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Photographs by Christopher Revell

The Cultural Revolution Will Be Televised: Indo-Americans Manesh Judge (left) and Aditi Doshi co-host a lifestyle program called 'India Post TV,' aired locally on KTSF and internationally on the International Channel. Their families are proud of them, but working as a TV anchor challenges traditional notions of success in the Indo-American community.

Born in the USA

Like thousands of transplanted families before them, Indian immigrants struggle to raise their kids in their cultural tradition, even in the melting pot of America. And sometimes, it works.

By Najeeb Hasan

MANESH JUDGE, as he'll readily admit, has a bigger mouth than most. And when he speaks, it's with an excited purpose, with virgin amazement, as if the ideas in the many sentences he emits have never been voiced or pondered before.

Thirty-one years old, Manesh was born in San Mateo and raised in San Jose and Los Gatos; he is ethnically a Punjabi, which makes him an American-born desi. He holds two degrees in the molecular sciences (one in microbiology and another in biochemistry) and regularly travels on important business trips across the country for his job as a pharmaceutical representative.

He owns a cellular phone that rings without discrimination, at times of peace and at times of war. A classically trained musician, he turned professional when he was 13, and his Punjabi-pop band Vertigo's music video recently climbed to the Top 5 on the India MTV charts (unprecedented for an American-bred desi band), and the band's latest album has sold more than 250,000 copies worldwide. His composition for the film Maya was chosen best musical score at the Flanders Film Festival in Belgium.

A polyglot who can converse in five tongues, Manesh dresses neatly, almost slickly, and is disarmingly handsome, complete with boldly painted eyebrows, an earth-toned complexion and a broad, aquiline nose. Here in Silicon Valley, he's launched a music production company, Cold Fusion Productions, with partner Noor Lodhi (who also partnered with him on the Maya soundtrack), and they've just signed their first band, a rock-fusion group from Karachi. He's been known to organize disaster-relief fundraisers featuring Bill Clinton, Deepak Chopra and MC Hammer in his spare time.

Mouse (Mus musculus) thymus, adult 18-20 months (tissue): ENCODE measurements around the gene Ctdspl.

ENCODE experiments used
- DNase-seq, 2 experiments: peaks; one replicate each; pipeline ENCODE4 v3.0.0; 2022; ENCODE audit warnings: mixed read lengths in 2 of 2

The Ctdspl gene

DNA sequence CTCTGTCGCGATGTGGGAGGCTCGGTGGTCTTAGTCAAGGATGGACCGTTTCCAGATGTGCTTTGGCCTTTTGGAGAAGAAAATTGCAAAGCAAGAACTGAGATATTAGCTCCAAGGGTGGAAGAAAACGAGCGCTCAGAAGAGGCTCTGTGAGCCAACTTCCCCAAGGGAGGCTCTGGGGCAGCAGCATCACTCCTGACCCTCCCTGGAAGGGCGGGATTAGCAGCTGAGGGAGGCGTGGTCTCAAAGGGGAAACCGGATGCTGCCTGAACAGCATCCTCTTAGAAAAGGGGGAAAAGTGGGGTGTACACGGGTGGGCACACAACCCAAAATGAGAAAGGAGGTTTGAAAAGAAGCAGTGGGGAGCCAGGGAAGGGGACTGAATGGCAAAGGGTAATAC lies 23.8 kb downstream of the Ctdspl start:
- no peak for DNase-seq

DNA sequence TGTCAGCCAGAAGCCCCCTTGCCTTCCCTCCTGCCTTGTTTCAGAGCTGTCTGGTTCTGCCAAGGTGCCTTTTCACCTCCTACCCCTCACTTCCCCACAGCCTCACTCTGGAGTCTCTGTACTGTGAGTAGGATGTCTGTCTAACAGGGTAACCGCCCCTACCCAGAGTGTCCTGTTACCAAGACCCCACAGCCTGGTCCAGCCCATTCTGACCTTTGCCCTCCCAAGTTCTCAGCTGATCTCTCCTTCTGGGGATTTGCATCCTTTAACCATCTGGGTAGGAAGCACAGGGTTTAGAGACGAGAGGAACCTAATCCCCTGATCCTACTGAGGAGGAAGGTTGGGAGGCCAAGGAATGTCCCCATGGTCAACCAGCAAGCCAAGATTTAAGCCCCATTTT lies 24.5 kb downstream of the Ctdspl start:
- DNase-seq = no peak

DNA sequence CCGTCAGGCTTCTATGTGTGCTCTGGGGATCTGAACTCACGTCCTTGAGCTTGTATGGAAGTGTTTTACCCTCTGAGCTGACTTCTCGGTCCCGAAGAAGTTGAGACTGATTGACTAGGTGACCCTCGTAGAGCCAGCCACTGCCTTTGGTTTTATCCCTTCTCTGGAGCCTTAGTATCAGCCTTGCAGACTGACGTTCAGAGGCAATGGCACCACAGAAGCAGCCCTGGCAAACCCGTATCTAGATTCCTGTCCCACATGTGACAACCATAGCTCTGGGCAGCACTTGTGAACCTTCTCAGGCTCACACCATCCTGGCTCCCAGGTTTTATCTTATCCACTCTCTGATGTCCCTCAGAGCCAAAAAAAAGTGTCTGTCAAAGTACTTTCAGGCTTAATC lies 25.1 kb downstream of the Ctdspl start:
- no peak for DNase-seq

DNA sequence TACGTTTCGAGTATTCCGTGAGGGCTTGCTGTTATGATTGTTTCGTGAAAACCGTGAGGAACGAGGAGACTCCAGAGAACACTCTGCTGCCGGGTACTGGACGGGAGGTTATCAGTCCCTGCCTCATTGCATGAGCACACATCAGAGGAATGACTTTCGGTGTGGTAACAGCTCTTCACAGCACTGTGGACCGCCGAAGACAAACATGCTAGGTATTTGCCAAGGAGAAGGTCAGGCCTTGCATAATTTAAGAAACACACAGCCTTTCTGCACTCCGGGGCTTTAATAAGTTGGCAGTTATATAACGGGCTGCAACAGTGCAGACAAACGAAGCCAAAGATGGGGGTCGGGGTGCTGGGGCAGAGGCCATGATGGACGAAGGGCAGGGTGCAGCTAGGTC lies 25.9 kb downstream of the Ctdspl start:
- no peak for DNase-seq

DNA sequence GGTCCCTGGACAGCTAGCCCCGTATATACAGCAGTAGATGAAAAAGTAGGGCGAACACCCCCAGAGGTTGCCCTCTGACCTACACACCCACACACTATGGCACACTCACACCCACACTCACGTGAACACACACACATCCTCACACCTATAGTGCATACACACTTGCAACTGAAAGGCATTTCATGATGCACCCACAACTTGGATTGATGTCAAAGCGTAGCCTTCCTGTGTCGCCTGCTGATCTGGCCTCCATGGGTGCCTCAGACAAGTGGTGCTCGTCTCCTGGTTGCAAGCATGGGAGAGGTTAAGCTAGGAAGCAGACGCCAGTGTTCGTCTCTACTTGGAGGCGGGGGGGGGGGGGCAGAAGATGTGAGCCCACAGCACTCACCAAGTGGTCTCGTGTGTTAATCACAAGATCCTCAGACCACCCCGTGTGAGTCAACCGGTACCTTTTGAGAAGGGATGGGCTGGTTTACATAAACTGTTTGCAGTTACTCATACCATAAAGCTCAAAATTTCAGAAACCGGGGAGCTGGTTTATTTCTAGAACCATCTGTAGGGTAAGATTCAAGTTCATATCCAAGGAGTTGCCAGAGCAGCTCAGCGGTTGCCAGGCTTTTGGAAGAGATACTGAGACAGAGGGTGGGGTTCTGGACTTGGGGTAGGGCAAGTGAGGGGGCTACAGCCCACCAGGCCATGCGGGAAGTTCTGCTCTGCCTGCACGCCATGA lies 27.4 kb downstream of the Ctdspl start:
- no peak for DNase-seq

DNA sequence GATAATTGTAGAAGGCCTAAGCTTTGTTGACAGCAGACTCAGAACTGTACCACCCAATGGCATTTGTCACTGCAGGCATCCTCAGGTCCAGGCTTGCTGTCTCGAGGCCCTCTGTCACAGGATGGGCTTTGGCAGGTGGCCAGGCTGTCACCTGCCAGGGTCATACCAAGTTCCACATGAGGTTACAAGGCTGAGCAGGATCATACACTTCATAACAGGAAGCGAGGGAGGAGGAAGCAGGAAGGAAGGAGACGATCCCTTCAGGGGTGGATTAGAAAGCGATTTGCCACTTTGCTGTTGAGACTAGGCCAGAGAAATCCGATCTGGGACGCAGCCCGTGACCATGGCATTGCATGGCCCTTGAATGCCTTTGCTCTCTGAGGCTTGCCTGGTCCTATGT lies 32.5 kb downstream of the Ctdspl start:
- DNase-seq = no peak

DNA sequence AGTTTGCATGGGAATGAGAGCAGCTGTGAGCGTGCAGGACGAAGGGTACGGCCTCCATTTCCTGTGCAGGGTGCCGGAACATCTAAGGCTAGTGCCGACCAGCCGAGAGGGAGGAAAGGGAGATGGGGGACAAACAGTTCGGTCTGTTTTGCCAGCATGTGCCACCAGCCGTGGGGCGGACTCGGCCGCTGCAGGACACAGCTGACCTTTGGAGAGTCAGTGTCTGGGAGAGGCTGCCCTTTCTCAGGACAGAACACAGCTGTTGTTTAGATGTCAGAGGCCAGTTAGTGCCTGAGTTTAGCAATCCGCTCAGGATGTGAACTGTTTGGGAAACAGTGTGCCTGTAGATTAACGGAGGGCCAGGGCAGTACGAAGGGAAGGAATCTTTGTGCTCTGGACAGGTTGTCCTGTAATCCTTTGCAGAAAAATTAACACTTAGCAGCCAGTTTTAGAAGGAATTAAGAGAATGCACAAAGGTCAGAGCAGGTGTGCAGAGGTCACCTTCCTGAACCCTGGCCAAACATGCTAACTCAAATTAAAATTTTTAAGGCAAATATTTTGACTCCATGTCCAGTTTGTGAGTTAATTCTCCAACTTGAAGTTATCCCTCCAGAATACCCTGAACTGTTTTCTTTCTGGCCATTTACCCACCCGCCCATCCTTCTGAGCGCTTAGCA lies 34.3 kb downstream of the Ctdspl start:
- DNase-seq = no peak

A practicing Sikh who neither smokes nor drinks, he's unmarried, but he has the connections to socialize with Miss India-USA. He co-produces and hosts a weekly Indo-American television program from the South Bay that boasts more than 6 million viewers.

And yet, he still lives with his parents.

Who, by the way, love him dearly but frankly wish he would stop procrastinating and get his MBA. An undergraduate degree--even if you've got two of them--will only get you so far in life these days they try to explain to him, gently but consistently. But in the end, of course, it's his choice. Their job is only to dispense the advice.

Despite his parents' genuine concern about the progress of his graduate studies, it's all too tempting to pencil in Manesh as a shooting star in the otherwise predictable constellation of countless Indo-American physicians, engineers and financial officers.

Artistic, culturally conscious, energetic and popular, Manesh, if anybody, deserves to be labeled a success. But the term is a delicate one in the Indo-American vocabulary. Indeed, the physicians, engineers and financial officers are the success stories in the community.

As for Manesh? "Well, not everybody would call Manesh a success," cautions Dr. Prithipal Singh, himself a wealthy, highly successful entrepreneur and a family friend of the Judges, who has known Manesh since he was a toddler. "Look at Manesh's brother, Raj [Judge]; now, most people would call him a success."

Raj, senior to Manesh by four years, is a much-sought-after high-tech attorney and partner for Wilson Sonsini and the subject of a nationally broadcast MS-NBC profile; he was also a key member of a 1999 economic commission to India sent by former President Bill Clinton.

Perhaps it's easier to define Manesh within the context of an Indo-American community that is anything but monolithic by what he says he isn't. He is not, he says with indignation, in any fashion whatsoever, an ABCD--that is, an American-born, confused desi, the topic of a new wave of Indian films, the most popular probably being 2001's American Desi.

In recounting the film, Manesh's father, Manjeet Judge, recounts that one of the themes centers on a young woman living in the United States who thinks her parents, especially her traditional immigrant mother, are her worst enemies. Western-style, she moves out of her parents' home and makes coed living arrangements with a few American roommates. She falls for one of her male roommates, but the relationship quickly sours and turns quite violent.

By the end of the film, the daughter, badly bruised and battered, retreats back to her parents and relies on her mother, whom she once disparaged as a shameless lady (to do so much as roll your eyes at your parents is considered a cardinal sin in Indian culture, let alone calling them names) for protection. Manesh's father, born and raised in Punjab, nods with knowing satisfaction at the lesson gleaned through the film's ending.